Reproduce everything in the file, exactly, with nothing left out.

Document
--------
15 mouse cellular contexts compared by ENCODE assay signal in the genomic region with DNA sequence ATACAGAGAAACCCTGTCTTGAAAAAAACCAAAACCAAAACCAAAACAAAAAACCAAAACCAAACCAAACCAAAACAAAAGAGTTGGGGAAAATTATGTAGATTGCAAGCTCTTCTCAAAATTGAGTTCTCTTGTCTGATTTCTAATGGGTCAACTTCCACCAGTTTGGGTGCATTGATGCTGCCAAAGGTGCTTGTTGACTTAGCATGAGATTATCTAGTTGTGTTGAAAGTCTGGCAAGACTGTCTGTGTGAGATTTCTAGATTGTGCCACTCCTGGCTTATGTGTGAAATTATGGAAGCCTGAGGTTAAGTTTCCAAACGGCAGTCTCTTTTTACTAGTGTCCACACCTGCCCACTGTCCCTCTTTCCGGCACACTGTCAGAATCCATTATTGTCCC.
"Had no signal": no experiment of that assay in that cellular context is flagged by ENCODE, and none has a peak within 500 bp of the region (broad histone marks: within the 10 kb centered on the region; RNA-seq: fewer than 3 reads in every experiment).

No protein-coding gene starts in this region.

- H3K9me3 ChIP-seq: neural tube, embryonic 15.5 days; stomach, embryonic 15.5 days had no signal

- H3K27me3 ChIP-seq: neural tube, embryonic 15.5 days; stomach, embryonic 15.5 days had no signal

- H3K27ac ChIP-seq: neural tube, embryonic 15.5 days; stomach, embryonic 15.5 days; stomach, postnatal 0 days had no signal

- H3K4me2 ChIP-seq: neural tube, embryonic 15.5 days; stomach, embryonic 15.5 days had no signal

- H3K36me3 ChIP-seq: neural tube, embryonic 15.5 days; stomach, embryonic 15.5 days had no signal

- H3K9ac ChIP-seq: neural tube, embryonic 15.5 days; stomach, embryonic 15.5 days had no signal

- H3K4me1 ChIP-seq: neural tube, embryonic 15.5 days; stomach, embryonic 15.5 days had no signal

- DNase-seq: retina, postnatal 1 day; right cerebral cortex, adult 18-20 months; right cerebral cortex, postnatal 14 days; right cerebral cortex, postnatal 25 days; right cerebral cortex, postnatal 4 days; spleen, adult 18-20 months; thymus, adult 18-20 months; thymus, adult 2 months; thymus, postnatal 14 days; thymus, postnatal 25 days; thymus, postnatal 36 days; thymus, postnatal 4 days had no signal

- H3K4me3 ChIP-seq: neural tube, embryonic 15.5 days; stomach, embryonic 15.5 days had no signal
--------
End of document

15 mouse cellular contexts compared by ENCODE assay signal in the genomic region with DNA sequence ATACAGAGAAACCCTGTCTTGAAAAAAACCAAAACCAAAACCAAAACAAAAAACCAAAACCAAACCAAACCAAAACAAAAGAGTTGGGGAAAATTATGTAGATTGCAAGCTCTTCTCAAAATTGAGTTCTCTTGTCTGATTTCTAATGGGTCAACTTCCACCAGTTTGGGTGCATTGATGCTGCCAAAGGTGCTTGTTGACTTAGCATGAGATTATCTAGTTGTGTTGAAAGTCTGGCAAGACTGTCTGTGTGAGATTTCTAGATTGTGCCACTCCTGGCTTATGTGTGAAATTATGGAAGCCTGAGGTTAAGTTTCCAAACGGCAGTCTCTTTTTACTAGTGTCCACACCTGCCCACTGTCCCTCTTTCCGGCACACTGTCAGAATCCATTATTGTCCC.
"Had no signal": no experiment of that assay in that cellular context is flagged by ENCODE, and none has a peak within 500 bp of the region (broad histone marks: within the 10 kb centered on the region; RNA-seq: fewer than 3 reads in every experiment).

No protein-coding gene starts in this region.

- H3K9me3 ChIP-seq: neural tube, embryonic 15.5 days; stomach, embryonic 15.5 days had no signal

- H3K27me3 ChIP-seq: neural tube, embryonic 15.5 days; stomach, embryonic 15.5 days had no signal

- H3K27ac ChIP-seq: neural tube, embryonic 15.5 days; stomach, embryonic 15.5 days; stomach, postnatal 0 days had no signal

- H3K4me2 ChIP-seq: neural tube, embryonic 15.5 days; stomach, embryonic 15.5 days had no signal

- H3K36me3 ChIP-seq: neural tube, embryonic 15.5 days; stomach, embryonic 15.5 days had no signal

- H3K9ac ChIP-seq: neural tube, embryonic 15.5 days; stomach, embryonic 15.5 days had no signal

- H3K4me1 ChIP-seq: neural tube, embryonic 15.5 days; stomach, embryonic 15.5 days had no signal

- DNase-seq: retina, postnatal 1 day; right cerebral cortex, adult 18-20 months; right cerebral cortex, postnatal 14 days; right cerebral cortex, postnatal 25 days; right cerebral cortex, postnatal 4 days; spleen, adult 18-20 months; thymus, adult 18-20 months; thymus, adult 2 months; thymus, postnatal 14 days; thymus, postnatal 25 days; thymus, postnatal 36 days; thymus, postnatal 4 days had no signal

- H3K4me3 ChIP-seq: neural tube, embryonic 15.5 days; stomach, embryonic 15.5 days had no signal